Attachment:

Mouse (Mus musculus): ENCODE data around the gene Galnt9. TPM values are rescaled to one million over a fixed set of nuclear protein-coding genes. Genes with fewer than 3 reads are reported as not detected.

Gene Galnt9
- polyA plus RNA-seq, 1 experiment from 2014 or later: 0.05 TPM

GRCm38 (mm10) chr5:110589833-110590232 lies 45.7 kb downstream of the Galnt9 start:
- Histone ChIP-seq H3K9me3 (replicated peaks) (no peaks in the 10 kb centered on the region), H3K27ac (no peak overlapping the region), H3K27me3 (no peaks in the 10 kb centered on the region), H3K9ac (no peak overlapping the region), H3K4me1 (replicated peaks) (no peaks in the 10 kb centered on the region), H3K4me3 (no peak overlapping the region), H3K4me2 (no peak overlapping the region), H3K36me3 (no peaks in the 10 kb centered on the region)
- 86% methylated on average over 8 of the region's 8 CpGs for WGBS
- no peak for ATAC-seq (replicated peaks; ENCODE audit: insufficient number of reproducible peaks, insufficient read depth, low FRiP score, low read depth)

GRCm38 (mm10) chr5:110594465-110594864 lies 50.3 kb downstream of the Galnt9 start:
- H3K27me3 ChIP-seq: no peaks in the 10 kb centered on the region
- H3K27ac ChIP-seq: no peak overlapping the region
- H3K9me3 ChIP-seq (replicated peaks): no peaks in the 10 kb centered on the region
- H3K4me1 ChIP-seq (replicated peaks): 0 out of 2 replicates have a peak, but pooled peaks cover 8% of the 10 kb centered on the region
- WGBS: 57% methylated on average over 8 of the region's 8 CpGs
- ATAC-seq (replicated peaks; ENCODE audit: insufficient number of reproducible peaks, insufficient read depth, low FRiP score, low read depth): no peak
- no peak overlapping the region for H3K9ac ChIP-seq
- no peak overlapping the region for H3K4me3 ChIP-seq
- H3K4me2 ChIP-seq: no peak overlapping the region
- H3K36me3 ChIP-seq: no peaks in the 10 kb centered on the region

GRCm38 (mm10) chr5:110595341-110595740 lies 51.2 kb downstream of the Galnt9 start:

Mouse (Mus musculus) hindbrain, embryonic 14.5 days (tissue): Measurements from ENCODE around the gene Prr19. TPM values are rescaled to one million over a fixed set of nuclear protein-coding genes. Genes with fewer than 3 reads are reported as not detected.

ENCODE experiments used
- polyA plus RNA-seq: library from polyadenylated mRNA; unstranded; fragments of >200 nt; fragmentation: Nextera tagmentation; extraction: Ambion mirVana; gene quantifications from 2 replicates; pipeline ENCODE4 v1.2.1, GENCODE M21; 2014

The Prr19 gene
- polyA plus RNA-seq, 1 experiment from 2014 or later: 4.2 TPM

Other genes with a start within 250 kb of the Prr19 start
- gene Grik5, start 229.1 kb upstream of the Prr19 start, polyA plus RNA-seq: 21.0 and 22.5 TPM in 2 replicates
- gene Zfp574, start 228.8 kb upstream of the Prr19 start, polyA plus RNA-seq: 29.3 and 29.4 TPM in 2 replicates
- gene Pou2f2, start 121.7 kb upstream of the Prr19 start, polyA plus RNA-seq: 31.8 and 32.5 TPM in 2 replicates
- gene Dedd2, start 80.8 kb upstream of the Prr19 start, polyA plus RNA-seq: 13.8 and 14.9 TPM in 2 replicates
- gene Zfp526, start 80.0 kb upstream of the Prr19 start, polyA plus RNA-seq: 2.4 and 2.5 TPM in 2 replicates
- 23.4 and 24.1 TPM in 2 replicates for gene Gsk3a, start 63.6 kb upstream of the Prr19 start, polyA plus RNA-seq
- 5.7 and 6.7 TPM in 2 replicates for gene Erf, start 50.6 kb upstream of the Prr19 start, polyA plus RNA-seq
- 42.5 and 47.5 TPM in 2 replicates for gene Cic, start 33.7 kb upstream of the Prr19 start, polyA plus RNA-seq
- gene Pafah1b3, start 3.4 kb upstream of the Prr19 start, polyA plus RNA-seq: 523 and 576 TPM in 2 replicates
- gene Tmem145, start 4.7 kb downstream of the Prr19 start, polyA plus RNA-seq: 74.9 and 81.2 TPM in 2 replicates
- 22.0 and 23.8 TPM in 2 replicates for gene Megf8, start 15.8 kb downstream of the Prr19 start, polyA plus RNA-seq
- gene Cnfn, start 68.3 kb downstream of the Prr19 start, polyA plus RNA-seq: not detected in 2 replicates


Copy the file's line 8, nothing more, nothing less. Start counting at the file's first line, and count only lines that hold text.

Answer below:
GRCm38 (mm10) chr5:110594465-110594864 lies 50.3 kb downstream of the Galnt9 start: